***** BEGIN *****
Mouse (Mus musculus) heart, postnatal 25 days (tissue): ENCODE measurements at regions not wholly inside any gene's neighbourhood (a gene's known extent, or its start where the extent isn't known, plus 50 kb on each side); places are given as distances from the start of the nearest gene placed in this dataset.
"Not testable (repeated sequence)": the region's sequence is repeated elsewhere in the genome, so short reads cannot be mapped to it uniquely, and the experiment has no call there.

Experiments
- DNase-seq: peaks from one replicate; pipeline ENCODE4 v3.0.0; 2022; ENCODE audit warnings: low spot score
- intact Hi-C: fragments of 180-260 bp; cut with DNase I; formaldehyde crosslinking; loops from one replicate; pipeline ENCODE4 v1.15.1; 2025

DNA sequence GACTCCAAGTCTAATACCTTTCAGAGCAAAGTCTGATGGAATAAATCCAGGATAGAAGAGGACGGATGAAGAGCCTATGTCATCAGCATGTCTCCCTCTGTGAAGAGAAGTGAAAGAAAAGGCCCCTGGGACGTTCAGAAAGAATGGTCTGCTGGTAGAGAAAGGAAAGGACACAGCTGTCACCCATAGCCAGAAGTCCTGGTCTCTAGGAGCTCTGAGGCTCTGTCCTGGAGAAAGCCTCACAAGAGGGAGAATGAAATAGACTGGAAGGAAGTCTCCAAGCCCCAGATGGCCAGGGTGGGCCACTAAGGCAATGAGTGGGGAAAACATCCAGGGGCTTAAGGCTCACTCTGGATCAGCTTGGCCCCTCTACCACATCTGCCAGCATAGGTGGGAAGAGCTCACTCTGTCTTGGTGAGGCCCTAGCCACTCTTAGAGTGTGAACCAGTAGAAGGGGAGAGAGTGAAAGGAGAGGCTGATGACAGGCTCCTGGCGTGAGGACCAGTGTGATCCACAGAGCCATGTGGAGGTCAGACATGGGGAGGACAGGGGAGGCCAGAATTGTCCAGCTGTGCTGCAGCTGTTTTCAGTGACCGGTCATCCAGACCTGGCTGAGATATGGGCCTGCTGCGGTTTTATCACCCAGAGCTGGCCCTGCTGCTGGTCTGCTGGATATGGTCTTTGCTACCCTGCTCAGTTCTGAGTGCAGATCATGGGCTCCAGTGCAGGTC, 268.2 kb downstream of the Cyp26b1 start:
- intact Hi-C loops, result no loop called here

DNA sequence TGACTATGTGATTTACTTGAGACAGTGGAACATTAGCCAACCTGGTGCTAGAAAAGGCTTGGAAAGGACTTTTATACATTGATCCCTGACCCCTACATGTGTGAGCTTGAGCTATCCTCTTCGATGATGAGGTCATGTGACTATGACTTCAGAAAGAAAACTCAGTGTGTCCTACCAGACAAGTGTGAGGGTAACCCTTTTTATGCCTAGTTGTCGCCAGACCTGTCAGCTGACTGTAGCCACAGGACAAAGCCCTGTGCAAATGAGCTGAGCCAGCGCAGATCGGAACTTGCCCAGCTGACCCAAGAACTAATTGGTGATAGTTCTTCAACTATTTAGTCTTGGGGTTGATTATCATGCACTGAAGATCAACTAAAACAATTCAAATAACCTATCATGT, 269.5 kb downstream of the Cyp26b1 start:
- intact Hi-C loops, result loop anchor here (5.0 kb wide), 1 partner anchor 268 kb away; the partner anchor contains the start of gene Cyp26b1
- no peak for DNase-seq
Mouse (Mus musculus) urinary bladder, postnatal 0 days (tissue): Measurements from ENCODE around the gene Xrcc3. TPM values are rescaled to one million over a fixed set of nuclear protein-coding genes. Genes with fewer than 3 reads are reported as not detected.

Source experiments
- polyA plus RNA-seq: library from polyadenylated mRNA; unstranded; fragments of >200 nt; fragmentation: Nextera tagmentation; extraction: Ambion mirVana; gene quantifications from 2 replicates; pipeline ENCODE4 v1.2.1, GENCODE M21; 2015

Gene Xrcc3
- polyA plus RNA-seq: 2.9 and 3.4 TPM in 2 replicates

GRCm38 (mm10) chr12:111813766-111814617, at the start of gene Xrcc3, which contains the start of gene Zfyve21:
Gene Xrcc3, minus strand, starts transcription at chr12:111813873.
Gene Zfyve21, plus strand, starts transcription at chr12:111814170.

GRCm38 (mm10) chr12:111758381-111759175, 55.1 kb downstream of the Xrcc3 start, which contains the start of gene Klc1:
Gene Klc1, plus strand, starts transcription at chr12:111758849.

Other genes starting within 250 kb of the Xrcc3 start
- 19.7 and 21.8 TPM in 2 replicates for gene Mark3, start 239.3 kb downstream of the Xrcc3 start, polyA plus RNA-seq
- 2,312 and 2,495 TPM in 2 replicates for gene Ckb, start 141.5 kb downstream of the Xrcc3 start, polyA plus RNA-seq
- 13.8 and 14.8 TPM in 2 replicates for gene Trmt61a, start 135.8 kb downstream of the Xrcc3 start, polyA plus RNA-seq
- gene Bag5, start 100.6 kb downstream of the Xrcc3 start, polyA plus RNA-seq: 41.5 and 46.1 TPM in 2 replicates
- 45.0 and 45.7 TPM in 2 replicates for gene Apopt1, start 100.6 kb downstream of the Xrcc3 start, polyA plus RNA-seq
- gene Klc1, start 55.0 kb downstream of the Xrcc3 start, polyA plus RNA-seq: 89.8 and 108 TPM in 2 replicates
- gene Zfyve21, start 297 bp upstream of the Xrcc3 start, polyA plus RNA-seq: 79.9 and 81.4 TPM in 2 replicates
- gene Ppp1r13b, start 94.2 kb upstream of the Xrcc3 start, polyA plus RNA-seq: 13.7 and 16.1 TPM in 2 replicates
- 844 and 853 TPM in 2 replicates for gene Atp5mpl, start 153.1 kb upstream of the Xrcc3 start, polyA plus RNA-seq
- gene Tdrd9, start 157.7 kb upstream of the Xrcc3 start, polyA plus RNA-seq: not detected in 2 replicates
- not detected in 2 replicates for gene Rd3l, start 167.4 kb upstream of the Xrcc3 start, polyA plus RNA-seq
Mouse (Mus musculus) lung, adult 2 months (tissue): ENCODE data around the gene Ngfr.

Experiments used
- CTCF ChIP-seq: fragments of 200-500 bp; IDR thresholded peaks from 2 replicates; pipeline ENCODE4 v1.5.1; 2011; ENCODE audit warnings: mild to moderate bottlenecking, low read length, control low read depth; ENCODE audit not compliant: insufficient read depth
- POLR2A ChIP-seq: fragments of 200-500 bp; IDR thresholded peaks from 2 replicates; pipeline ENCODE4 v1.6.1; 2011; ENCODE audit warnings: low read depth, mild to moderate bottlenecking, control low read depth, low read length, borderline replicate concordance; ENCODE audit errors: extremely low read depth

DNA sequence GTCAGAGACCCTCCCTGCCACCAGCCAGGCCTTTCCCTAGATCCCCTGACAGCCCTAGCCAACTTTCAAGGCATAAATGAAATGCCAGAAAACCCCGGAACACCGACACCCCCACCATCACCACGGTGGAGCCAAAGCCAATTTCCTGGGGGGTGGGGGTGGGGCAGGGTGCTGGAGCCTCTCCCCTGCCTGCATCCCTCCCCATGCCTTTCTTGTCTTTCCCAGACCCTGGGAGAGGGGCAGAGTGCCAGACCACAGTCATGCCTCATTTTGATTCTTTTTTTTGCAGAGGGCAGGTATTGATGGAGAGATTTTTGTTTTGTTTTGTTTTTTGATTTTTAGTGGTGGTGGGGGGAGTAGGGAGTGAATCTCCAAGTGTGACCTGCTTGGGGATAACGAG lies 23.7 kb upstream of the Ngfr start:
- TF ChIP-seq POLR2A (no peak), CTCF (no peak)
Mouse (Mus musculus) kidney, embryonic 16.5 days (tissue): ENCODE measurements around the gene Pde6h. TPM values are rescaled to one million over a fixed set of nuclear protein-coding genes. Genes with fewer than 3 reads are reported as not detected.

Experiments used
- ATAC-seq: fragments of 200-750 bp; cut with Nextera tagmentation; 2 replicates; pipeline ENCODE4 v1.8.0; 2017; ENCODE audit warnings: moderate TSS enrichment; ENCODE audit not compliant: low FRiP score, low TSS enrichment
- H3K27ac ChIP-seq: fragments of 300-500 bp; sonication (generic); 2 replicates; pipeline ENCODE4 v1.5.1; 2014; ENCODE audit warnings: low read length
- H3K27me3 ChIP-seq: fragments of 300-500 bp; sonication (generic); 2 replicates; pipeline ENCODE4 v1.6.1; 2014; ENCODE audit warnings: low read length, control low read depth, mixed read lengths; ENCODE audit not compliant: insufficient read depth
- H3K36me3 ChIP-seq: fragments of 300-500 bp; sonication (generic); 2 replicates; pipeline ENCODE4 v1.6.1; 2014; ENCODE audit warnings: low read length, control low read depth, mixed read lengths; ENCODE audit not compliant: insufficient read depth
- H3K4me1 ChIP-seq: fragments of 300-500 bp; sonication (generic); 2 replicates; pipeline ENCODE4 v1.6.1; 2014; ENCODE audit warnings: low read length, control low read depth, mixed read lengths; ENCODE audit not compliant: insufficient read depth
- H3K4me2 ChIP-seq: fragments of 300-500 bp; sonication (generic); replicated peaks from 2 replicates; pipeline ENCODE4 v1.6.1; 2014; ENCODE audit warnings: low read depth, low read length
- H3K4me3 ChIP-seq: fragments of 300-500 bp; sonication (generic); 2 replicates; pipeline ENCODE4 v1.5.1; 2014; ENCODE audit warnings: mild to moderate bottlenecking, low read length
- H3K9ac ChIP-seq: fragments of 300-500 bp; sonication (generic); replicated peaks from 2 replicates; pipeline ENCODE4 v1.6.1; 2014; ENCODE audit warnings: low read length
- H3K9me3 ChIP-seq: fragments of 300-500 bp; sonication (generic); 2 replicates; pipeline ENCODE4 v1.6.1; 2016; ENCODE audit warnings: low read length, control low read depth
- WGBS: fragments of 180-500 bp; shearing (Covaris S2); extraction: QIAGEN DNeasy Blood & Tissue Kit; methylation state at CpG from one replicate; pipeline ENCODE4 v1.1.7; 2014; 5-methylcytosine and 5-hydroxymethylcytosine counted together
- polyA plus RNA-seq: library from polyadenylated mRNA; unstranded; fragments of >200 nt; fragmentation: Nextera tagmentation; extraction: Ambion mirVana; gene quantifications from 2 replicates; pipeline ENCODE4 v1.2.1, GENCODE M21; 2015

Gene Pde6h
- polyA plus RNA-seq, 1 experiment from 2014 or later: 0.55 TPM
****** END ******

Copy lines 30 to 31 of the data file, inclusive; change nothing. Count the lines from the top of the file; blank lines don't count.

- 844 and 853 TPM in 2 replicates for gene Atp5mpl, start 153.1 kb upstream of the Xrcc3 start, polyA plus RNA-seq
- gene Tdrd9, start 157.7 kb upstream of the Xrcc3 start, polyA plus RNA-seq: not detected in 2 replicates